Community//

Introverts: How to stay sane with children at home on lockdown

I remember those days when I had two little ones at home, and one was an extrovert. I guess all kids are pretty active much of the time and our mom-radar is tuned in to them, and so as introverts we soon feel exhausted.  Right now, during this COVID-19 pandemic, with schools closed, you and […]

I remember those days when I had two little ones at home, and one was an extrovert. I guess all kids are pretty active much of the time and our mom-radar is tuned in to them, and so as introverts we soon feel exhausted. 

Right now, during this COVID-19 pandemic, with schools closed, you and other parents might be feeling like “victims” of whatever the day consists of, so you feel powerless. The antidote, then, would be to vigorously take charge of the day and make it what YOU need it to be. 

What might work in dealing with children at home is taking charge of the day by instituting “systems”: Break up the day into distinct active/passive (noisy/quiet) segments and physical zones for each – and follow up with a simple, ongoing reward system for the quiet times.

This will work even better if you get buy-in from your children by creating the new schedule together with them and describe the reward system (after you’ve pre-created the general idea so you have something to present.) 

The reward system can be as simple as quietly placing a token (a button or anything like that) in front of them (without saying a word) about every 10 minutes you catch them doing the right thing, i.e., being quiet, staying on task, etc. The tokens can be cashed in for some rewards you set up ahead of time.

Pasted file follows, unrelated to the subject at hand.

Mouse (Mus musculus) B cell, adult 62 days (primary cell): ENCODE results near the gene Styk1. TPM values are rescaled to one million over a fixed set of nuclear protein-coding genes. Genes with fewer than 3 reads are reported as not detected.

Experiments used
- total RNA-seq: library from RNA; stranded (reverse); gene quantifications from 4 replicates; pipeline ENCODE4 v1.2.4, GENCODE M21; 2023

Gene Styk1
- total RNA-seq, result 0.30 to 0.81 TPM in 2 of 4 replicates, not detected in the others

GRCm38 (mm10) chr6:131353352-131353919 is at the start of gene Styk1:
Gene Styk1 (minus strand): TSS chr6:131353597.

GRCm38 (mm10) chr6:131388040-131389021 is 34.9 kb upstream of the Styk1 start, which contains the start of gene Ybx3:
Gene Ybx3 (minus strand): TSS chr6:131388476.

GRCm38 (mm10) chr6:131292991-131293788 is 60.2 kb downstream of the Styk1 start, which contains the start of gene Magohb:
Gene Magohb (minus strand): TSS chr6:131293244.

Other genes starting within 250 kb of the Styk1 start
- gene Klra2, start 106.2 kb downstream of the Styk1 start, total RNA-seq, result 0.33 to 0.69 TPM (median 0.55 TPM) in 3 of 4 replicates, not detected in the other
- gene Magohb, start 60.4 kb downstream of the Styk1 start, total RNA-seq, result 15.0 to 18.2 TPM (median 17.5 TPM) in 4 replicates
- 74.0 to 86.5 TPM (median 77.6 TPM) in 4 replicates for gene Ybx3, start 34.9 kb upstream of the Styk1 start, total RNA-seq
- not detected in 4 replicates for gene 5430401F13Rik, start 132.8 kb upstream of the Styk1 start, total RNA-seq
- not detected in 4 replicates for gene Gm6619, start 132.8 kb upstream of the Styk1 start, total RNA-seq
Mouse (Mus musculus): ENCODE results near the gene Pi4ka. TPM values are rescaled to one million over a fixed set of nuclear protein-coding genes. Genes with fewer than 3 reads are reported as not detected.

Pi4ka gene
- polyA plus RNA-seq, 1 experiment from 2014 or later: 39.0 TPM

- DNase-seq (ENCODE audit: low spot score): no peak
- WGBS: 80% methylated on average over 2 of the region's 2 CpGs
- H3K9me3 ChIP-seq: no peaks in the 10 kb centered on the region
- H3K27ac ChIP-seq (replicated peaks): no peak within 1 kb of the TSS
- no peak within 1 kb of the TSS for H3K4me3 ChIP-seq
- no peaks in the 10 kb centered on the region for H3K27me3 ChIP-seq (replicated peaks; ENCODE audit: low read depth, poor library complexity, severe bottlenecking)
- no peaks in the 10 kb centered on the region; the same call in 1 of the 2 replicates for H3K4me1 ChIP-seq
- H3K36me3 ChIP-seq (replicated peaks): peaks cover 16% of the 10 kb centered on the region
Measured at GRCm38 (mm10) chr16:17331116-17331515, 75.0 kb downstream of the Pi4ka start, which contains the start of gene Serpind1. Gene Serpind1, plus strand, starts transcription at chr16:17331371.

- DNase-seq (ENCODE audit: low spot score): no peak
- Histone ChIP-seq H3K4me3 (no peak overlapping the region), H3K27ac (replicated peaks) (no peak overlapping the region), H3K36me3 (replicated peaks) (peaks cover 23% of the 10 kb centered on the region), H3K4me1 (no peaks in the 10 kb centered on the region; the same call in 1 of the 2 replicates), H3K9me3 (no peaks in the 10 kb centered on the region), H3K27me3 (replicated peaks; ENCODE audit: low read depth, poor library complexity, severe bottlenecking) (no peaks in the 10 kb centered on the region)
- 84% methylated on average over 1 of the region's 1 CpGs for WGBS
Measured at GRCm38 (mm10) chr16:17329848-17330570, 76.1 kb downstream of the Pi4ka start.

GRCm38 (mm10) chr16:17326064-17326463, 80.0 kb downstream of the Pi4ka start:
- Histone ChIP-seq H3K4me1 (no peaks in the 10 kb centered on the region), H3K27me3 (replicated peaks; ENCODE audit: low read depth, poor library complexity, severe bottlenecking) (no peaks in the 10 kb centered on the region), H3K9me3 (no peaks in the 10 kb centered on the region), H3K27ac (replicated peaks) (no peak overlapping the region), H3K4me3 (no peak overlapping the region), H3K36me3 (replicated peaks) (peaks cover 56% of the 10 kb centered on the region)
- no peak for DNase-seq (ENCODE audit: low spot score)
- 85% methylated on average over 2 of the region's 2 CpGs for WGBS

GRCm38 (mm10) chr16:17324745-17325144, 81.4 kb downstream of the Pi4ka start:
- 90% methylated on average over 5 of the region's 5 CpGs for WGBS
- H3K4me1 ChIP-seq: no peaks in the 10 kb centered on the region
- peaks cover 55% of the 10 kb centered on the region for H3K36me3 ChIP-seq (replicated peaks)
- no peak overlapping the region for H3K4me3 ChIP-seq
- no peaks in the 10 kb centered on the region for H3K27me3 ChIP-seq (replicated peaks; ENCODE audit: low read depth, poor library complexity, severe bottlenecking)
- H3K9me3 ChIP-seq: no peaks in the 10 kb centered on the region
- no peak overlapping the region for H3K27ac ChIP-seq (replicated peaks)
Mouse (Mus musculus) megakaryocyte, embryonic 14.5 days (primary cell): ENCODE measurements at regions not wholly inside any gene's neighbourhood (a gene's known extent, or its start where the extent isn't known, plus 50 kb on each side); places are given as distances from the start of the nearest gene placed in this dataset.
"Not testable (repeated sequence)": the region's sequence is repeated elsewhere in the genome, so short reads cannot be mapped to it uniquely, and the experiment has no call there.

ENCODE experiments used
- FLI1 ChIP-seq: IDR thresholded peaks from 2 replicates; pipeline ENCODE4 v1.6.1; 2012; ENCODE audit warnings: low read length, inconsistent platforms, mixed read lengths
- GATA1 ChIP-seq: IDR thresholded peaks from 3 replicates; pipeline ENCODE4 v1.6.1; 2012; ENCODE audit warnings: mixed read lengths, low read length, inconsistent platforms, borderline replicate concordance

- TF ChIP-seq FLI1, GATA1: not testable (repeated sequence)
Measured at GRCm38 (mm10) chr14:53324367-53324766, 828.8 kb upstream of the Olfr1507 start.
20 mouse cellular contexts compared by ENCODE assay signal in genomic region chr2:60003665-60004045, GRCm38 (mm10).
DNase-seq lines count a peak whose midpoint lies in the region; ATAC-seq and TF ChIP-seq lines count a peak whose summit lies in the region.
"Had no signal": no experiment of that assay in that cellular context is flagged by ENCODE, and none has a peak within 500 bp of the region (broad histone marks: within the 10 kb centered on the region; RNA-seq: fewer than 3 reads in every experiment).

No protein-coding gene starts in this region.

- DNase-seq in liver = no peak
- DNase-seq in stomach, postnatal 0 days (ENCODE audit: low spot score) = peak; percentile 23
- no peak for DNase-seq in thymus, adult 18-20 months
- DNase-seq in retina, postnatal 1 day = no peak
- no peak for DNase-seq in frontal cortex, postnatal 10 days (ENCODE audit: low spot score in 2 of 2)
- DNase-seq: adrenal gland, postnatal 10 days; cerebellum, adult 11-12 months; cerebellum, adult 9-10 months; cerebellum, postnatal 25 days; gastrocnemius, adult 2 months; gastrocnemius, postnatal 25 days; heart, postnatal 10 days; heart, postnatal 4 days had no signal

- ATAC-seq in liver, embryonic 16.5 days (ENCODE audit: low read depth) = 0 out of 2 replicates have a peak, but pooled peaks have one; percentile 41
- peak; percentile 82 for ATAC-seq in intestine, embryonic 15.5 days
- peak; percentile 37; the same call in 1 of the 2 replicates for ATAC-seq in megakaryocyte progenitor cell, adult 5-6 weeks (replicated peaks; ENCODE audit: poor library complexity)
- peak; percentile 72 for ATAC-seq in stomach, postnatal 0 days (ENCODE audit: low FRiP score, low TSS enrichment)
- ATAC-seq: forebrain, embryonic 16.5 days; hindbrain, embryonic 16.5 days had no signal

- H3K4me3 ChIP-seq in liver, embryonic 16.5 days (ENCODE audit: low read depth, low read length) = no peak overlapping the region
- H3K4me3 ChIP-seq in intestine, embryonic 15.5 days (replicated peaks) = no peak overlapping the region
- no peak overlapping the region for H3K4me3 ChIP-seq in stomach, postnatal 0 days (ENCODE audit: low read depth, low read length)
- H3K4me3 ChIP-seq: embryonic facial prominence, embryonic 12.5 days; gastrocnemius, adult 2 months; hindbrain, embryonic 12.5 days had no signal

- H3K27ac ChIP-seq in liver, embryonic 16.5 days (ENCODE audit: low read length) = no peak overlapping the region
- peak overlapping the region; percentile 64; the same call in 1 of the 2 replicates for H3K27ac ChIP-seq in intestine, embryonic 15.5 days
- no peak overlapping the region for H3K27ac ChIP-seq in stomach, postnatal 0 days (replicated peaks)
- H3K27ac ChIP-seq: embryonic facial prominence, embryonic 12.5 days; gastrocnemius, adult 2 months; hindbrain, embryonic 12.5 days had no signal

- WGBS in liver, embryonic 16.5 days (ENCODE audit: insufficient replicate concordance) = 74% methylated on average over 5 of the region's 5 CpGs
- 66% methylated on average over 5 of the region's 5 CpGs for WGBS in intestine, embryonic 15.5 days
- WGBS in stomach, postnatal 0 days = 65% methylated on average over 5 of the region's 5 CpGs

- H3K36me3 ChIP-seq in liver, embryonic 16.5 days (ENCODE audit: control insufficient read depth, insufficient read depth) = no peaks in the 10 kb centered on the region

I saw the power of this when I briefly worked at a tutoring company. While the children were working, we’d set a token in front of them at variable intervals while they were working quietly. We’d see them briefly shine with pleasure, then get right back to concentrating because they knew that more tokens were possible. At the end of the learning time, they’d go over to the “store” and shop for the various toys and books they could buy with the tokens. 

The reward could also be one token = 10 minutes of backyard time, or something like that. Of course it has to be something they value, and that info can come out of the “meeting” you have with them. Each segment of the day could have its own reward afterwards. 

If one of your goals is to create large blocks of alone time, where you don’t have to be in the room with your children, you could ring a bell every 10 minutes they’re not bugging you (from whatever room you’re in) to signal that they’ve earned another token. You just have to keep track of how many times you’ve rung it!

Making sure it’s a system where your children can succeed in doing it is key. If, say a quiet reading time was two hours, and your children can only do it for a half hour, it’s not going to work. So knowing the limitations of the children is necessary to keep it realistic. 

Basically, the idea is to radically take charge of the day and make sure everyone’s needs are met – not the least of which are YOUR needs! 

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